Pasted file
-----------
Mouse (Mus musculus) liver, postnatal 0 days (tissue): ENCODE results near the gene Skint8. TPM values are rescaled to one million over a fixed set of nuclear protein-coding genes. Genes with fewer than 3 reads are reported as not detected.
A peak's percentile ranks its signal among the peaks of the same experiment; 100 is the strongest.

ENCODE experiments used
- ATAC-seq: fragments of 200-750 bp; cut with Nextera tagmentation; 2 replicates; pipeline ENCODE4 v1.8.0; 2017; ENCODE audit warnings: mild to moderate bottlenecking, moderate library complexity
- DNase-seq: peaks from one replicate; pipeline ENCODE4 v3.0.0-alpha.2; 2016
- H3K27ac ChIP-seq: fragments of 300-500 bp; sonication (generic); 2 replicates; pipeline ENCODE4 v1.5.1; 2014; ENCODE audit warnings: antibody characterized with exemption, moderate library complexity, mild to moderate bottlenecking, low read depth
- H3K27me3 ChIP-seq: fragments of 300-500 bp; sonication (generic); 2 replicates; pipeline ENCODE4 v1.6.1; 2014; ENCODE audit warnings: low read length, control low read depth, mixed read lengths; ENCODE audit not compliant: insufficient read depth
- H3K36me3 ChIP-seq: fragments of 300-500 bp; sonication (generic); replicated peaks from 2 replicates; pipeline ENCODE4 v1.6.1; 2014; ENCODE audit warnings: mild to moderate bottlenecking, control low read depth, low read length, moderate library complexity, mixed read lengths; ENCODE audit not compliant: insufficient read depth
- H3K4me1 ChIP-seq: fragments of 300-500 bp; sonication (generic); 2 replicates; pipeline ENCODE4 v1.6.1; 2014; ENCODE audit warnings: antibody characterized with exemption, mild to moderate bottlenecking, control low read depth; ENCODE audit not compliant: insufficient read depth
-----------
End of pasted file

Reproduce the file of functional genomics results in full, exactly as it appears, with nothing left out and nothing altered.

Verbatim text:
Mouse (Mus musculus) liver, postnatal 0 days (tissue): ENCODE results near the gene Skint8. TPM values are rescaled to one million over a fixed set of nuclear protein-coding genes. Genes with fewer than 3 reads are reported as not detected.
A peak's percentile ranks its signal among the peaks of the same experiment; 100 is the strongest.

ENCODE experiments used
- ATAC-seq: fragments of 200-750 bp; cut with Nextera tagmentation; 2 replicates; pipeline ENCODE4 v1.8.0; 2017; ENCODE audit warnings: mild to moderate bottlenecking, moderate library complexity
- DNase-seq: peaks from one replicate; pipeline ENCODE4 v3.0.0-alpha.2; 2016
- H3K27ac ChIP-seq: fragments of 300-500 bp; sonication (generic); 2 replicates; pipeline ENCODE4 v1.5.1; 2014; ENCODE audit warnings: antibody characterized with exemption, moderate library complexity, mild to moderate bottlenecking, low read depth
- H3K27me3 ChIP-seq: fragments of 300-500 bp; sonication (generic); 2 replicates; pipeline ENCODE4 v1.6.1; 2014; ENCODE audit warnings: low read length, control low read depth, mixed read lengths; ENCODE audit not compliant: insufficient read depth
- H3K36me3 ChIP-seq: fragments of 300-500 bp; sonication (generic); replicated peaks from 2 replicates; pipeline ENCODE4 v1.6.1; 2014; ENCODE audit warnings: mild to moderate bottlenecking, control low read depth, low read length, moderate library complexity, mixed read lengths; ENCODE audit not compliant: insufficient read depth
- H3K4me1 ChIP-seq: fragments of 300-500 bp; sonication (generic); 2 replicates; pipeline ENCODE4 v1.6.1; 2014; ENCODE audit warnings: antibody characterized with exemption, mild to moderate bottlenecking, control low read depth; ENCODE audit not compliant: insufficient read depth